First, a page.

The Governors Highway Safety Association has reversed its long-held position on texting and driving and now wants every state to ban the activity—while admitting the measures will be difficult to enforce.
The GHSA changed its position in August, a few weeks after the Virginia Tech Transportation Institute (VTTI) released a study comparing texting while driving with the impairment experienced by drunk drivers.
Seventeen states—including Illinois, Maryland, and Oregon—and the District of Columbia currently have laws banning texting while driving, with 10 states having passed their measures this year. Texting has been blamed for several high-profile accidents over the past year, including commuter train crashes in Los Angeles and Washington, DC and a trolley collision in Boston.
“It’s one thing to say that something is dangerous and quite another to actually ‘see’ how dangerous it is,” said Sherri Box, public relations and marketing manager for VTTI. “Our research has sparked national debate over the dangers of texting while driving and if nothing else, has made and will continue to make drivers more aware of how quickly situations can change when they take their eyes off the forward roadway at all.”
The VTTI study found a driver is 23 times more likely to get into a crash or nearly cause an accident if the driver is texting or trying to read a text message.
“The danger increases exponentially when they take their eyes off the forward roadway for the extended period of time it takes to send or receive text messages,” Box said.
While endorsing bans in all 50 states, the GHSA admitted enforcing them would likely prove difficult. According to the wireless industry group CTIA, the number of text messages sent monthly has increased more than tenfold in the past three years, from 9.8 billion in December 2005 to 110.4 billion in December 2008.
John Walls, CTIA’s vice president for public affairs, said the association supports a ban but believes educating the public about the dangers would do more good.
“There is no reason someone should be manually texting while operating a motor vehicle,” Walls said. “Texting and driving are incompatible. … [But] a law alone will not solve the problem of distracted driving, especially one law aimed at one action.”
CTIA has been working on public service announcements about the dangers of texting while driving.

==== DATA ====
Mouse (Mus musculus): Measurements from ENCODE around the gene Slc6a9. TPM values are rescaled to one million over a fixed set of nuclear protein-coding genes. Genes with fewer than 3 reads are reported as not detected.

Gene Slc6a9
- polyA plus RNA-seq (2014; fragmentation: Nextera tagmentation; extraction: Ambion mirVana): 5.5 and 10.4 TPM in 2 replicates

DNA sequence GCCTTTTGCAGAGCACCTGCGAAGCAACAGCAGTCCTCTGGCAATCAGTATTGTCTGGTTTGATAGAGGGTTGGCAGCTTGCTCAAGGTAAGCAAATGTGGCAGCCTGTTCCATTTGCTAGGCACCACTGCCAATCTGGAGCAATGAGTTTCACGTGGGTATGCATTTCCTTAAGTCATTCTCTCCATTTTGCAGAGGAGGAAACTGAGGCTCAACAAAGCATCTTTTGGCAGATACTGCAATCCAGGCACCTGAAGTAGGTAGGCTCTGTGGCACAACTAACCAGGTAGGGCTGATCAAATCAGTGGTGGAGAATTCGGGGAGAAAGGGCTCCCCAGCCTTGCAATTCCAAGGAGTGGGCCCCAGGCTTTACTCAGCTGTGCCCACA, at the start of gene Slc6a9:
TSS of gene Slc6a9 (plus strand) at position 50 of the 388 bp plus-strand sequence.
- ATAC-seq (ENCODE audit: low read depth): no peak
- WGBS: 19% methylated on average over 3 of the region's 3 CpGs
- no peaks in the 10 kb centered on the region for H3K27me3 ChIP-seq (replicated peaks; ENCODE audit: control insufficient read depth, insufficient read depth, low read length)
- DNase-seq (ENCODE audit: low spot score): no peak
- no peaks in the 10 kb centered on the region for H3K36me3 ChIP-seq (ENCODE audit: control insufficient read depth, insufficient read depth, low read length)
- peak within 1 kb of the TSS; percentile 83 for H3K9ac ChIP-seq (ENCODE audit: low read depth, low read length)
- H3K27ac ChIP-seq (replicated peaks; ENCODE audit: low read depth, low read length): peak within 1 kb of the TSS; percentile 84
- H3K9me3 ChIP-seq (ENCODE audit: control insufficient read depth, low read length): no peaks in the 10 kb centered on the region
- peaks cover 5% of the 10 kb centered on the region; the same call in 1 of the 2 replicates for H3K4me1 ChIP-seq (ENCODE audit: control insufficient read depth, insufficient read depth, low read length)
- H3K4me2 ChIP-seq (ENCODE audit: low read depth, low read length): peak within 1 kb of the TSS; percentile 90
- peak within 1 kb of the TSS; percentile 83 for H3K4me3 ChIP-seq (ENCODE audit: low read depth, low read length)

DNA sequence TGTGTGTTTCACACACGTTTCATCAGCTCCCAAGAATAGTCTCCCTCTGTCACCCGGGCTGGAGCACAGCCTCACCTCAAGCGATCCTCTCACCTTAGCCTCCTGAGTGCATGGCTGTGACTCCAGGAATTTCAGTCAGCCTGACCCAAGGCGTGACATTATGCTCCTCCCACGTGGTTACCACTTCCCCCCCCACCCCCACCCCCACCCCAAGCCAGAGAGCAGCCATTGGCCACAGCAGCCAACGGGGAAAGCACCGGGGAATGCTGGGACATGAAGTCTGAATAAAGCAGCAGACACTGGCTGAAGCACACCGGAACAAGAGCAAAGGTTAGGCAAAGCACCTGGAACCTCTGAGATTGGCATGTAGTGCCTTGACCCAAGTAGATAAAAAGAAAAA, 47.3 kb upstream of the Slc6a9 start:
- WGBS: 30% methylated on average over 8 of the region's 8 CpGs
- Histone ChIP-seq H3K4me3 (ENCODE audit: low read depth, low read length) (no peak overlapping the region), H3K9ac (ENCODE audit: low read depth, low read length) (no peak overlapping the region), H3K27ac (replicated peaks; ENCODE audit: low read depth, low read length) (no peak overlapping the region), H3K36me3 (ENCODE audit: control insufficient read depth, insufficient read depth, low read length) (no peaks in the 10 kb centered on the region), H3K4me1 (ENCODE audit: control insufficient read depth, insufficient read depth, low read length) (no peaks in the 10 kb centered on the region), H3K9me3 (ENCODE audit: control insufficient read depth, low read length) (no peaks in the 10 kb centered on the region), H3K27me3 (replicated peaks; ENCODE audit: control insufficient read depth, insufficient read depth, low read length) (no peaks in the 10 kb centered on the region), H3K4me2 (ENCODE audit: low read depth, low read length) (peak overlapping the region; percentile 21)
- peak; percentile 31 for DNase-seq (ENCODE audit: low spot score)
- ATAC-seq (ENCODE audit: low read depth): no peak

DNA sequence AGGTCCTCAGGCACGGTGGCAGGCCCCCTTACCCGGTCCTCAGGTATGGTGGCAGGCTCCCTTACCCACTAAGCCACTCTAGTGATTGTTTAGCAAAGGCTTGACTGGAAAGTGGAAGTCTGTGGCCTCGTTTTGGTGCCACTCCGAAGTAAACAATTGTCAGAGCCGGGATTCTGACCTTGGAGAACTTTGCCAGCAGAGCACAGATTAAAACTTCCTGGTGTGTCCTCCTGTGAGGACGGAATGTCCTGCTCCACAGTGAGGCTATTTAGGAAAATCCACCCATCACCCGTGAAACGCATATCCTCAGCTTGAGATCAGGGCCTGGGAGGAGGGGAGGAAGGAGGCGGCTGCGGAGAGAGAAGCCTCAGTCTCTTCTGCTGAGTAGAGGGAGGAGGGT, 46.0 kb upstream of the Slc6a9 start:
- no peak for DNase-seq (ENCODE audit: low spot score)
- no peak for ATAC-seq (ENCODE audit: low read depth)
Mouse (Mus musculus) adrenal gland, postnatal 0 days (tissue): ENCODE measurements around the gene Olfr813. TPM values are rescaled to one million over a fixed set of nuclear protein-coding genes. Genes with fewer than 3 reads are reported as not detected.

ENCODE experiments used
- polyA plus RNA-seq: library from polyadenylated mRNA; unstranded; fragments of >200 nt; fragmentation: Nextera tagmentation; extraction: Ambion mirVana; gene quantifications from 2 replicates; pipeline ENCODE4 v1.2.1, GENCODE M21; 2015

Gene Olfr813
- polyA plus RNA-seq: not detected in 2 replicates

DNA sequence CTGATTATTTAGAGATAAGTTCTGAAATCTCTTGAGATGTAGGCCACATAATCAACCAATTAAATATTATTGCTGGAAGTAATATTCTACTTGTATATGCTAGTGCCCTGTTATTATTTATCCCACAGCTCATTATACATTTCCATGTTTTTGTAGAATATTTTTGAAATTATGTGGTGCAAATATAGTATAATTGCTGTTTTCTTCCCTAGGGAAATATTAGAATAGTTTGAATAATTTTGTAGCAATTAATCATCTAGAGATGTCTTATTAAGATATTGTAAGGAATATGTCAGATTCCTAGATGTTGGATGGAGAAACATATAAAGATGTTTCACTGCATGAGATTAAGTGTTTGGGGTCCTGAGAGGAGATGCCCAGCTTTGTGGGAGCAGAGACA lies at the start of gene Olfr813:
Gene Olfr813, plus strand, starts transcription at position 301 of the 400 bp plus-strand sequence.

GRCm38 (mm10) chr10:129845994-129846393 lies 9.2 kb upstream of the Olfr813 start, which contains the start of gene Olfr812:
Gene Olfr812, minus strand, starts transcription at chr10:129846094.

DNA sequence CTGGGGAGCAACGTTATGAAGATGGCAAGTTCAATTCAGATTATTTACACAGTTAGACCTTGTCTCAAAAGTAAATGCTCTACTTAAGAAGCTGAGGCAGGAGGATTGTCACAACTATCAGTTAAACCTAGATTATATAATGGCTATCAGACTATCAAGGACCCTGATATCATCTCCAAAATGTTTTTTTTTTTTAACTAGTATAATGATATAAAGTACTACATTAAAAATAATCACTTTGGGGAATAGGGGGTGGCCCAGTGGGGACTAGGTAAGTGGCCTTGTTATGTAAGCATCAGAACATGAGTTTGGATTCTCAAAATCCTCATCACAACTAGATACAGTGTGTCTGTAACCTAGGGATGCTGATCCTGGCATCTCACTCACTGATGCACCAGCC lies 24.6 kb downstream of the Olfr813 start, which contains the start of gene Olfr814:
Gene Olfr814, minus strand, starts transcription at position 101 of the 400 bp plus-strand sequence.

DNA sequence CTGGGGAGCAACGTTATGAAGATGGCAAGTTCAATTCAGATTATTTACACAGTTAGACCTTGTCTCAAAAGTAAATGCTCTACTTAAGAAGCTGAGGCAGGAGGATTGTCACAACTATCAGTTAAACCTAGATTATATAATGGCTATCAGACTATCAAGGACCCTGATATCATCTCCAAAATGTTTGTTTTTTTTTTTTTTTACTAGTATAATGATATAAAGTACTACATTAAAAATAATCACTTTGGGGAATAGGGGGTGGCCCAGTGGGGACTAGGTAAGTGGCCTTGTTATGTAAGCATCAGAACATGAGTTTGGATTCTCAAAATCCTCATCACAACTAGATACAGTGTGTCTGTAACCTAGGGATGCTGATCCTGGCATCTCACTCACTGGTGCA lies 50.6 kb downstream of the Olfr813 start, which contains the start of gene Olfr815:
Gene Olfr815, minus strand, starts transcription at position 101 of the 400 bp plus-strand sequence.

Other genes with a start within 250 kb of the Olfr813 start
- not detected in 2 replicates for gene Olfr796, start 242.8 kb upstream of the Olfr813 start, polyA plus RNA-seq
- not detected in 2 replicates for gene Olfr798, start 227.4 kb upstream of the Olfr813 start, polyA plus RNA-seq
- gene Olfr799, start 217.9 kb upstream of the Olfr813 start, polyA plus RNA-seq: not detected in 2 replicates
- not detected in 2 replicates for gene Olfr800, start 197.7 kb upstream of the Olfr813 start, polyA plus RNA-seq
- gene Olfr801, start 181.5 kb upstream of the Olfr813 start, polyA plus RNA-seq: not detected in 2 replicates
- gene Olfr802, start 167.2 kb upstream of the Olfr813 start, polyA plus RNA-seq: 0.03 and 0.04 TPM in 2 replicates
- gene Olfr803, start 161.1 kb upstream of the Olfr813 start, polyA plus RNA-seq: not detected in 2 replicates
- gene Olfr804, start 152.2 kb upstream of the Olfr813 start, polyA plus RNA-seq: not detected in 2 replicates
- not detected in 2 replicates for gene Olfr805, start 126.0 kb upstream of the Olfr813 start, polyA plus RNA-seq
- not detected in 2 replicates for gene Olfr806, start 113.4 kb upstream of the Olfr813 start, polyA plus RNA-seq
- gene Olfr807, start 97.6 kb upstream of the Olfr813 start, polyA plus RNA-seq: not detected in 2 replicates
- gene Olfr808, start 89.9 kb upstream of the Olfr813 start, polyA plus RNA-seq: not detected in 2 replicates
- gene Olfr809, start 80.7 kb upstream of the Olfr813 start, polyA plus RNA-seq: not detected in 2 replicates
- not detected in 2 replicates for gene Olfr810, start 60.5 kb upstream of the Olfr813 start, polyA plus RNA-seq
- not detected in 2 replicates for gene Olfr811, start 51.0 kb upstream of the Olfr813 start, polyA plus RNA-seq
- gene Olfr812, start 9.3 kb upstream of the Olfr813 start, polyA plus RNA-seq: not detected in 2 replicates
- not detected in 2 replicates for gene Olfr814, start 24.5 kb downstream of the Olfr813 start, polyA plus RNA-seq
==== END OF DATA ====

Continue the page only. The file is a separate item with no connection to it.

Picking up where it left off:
“Education is an effective solution. Making drivers aware will go a long way towards modifying behavior,” Walls said.
Steve Thomas of DrivingLaws.org also agrees with the proposed ban, but he notes the larger safety issue is distracted driving regardless of the reason.
“I don’t see a big difference between reckless driving and distracted driving, since the latter may lead to the former,” Thomas said. “The distracted driver makes a conscious choice to participate in a behavior that increases the odds that they will cause the death of an innocent person.”
Thomas, too, points to education as a solution.
“I believe people will begin to see the importance of placing [the dangers of texting while driving] in front of our youth early on,” Thomas said.
More Harm than Good?
California Assemblyman Chuck Devore (R-Irvine) said the enforcement challenges argue against imposing statewide bans, which would only double-up on existing law anyway.
“There are already laws against reckless driving in every state,” Devore said. “It is nearly impossible for a law enforcement officer to discern whether a driver is dialing a number on a cell phone, which remains legal, or texting, which is illegal in some states.
“I am aware of many instances already where people were pulled over for either speaking on a cell phone, which they weren’t, or texting, which they weren’t,” Devore said. “Clumsy enforcement of these nanny state laws may eventually work to undermine public support for law enforcement.”
Ban Radio Fiddling, Too?
Devore added he’s seen studies showing a “significant number” of fatal auto accidents are caused by drivers “adjusting the dials on their car stereo systems or while eating or speaking to a child in the back seat.
“Should we then move to save people from themselves and ban car stereos?” Devore asked. “Or eating in a car? How about talking to passengers? We could save tens of thousands of lives every year if we set a national speed limit at five mph. Distracted driving is a problem, but in every state, law enforcement already has a tool to address this: laws against reckless driving.”
Market Solutions Preferred
Devore says there may be a free-market solution to this problem now that most cell phones have GPS technology.
“It would be possible to prevent a cell phone from texting while moving above a certain speed,” Devore said. “Such a phone might then qualify a driver for an auto insurance discount—if insurance companies saw enough evidence that their losses would be reduced.”
Berin Szoka, a fellow at the Washington, DC-based Progress & Freedom Foundation, agrees market-based solutions would be more effective than “draconian” laws.
“Do we really need the government telling us when we can use a technology that really might be essential in certain circumstances, or totally safe in others—say, when we’re behind the wheel but stopped at a long light or in a traffic jam?” Szoka asked.
Tabassum Rahmani ([email protected]) writes from Dublin, California.